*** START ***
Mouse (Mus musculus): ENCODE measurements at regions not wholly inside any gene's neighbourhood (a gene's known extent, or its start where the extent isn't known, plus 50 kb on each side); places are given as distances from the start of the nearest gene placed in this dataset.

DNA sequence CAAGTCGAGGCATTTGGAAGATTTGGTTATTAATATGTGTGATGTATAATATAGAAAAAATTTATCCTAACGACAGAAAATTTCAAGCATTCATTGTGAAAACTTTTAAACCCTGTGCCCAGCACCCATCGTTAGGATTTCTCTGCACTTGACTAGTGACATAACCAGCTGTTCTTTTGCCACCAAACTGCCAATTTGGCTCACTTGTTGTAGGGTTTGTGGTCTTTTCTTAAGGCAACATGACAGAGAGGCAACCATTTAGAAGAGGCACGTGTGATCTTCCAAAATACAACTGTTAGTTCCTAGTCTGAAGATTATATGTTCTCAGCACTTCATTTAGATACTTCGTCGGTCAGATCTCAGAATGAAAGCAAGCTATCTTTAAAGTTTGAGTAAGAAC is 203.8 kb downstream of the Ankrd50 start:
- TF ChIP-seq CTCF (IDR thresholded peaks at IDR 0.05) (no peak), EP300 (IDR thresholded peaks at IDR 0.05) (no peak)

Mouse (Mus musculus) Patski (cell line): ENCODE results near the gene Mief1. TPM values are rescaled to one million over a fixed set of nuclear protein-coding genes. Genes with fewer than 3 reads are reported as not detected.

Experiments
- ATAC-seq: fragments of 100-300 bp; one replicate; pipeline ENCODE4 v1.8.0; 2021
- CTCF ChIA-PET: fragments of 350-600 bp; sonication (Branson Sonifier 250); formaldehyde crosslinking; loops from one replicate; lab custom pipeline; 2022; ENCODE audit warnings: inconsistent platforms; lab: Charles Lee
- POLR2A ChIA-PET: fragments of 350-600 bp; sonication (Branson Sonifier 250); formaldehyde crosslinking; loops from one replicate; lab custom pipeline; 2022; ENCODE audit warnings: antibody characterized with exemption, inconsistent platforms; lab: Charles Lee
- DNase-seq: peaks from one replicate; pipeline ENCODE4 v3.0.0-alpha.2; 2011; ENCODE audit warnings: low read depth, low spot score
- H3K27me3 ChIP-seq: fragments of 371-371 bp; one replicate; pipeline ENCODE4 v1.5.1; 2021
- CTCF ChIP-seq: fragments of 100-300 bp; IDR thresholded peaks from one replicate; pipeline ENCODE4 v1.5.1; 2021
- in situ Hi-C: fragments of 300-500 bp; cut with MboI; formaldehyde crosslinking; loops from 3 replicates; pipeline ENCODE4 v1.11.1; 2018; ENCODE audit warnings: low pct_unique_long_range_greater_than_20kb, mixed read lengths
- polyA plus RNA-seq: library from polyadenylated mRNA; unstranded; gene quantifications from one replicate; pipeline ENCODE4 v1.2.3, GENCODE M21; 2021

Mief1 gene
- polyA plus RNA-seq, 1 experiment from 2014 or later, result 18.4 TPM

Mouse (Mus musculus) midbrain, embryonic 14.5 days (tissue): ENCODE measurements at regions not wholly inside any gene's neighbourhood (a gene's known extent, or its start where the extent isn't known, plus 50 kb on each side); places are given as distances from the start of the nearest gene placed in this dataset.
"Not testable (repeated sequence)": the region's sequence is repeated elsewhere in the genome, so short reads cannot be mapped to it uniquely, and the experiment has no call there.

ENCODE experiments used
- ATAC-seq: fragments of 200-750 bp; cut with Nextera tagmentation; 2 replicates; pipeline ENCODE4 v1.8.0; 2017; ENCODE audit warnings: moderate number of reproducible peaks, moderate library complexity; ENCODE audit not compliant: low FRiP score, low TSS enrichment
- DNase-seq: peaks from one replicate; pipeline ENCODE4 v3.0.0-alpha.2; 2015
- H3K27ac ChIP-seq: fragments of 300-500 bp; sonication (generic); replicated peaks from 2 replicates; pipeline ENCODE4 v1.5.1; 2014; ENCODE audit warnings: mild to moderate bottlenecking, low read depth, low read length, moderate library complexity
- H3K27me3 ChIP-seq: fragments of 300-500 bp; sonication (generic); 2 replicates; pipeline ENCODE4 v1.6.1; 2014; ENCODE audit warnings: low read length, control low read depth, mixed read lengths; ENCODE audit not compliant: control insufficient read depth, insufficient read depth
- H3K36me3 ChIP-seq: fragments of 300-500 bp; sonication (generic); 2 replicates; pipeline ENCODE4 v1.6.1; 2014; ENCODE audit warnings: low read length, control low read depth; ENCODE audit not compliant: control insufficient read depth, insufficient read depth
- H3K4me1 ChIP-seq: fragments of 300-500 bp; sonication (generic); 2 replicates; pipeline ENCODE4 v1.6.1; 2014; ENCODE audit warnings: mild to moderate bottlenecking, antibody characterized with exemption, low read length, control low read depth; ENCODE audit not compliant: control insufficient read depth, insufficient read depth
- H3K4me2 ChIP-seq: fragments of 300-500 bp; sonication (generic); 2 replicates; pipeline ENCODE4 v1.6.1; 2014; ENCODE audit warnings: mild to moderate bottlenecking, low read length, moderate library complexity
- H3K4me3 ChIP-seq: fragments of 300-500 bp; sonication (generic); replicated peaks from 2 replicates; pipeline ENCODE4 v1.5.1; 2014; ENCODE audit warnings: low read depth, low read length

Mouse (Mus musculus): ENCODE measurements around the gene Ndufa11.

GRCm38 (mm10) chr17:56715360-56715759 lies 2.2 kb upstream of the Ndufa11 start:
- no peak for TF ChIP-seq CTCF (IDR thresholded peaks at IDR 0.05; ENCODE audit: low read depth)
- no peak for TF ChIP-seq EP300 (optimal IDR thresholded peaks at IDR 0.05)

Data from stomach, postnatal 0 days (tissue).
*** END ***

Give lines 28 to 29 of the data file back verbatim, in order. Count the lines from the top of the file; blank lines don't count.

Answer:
GRCm38 (mm10) chr17:56715360-56715759 lies 2.2 kb upstream of the Ndufa11 start:
- no peak for TF ChIP-seq CTCF (IDR thresholded peaks at IDR 0.05; ENCODE audit: low read depth)